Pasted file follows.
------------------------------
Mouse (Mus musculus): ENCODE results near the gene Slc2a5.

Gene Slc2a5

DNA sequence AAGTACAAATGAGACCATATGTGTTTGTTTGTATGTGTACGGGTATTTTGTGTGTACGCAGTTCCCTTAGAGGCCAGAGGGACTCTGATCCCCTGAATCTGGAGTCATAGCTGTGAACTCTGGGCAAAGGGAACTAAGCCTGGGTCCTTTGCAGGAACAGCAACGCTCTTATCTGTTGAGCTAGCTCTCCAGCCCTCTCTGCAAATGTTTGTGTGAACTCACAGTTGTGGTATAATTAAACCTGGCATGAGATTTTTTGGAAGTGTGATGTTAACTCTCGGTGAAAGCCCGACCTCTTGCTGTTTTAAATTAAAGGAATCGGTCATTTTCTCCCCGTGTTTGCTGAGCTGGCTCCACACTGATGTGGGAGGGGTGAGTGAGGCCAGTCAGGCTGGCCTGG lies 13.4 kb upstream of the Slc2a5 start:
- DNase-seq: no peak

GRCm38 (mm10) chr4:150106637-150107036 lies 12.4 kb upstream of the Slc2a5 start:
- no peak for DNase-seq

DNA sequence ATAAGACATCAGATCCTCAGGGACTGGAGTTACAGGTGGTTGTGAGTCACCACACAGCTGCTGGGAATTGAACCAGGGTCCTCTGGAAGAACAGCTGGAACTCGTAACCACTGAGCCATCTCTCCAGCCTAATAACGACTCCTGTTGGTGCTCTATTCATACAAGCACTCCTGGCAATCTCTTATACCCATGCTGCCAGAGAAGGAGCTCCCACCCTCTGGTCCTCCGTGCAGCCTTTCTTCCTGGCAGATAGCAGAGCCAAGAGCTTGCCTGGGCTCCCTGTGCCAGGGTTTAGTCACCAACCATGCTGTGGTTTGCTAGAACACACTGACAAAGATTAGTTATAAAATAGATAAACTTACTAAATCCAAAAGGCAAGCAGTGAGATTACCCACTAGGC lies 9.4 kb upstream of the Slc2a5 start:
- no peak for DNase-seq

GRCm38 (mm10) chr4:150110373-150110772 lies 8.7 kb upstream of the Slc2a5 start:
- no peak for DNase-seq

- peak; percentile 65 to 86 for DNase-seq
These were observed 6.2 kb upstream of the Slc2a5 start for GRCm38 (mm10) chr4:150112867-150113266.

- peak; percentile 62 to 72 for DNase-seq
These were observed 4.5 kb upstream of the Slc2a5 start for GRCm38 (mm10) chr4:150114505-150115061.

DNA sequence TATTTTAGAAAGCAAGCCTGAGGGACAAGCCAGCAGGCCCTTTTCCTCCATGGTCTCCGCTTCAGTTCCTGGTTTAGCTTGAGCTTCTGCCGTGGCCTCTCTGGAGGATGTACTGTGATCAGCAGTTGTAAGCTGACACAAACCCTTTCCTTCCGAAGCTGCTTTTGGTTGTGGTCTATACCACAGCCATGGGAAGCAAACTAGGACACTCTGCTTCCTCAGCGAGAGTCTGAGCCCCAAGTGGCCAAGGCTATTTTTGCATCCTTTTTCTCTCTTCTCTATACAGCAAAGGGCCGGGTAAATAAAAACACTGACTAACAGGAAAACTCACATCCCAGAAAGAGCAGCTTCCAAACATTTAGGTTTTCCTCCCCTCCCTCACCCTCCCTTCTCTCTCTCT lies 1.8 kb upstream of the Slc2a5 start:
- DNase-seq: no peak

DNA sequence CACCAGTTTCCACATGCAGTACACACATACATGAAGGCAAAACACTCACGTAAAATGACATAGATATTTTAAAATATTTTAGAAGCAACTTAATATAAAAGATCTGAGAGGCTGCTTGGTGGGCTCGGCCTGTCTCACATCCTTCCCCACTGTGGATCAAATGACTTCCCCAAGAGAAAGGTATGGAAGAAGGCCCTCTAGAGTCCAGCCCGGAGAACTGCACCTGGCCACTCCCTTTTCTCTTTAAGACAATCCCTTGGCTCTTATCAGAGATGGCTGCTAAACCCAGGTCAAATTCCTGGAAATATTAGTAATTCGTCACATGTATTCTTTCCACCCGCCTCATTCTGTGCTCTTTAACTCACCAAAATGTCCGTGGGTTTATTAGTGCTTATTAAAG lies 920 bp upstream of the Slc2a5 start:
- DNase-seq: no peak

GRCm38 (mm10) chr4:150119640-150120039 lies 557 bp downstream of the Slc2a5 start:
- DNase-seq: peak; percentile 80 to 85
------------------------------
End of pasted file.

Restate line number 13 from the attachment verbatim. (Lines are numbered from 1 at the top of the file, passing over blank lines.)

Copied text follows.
- peak; percentile 62 to 72 for DNase-seq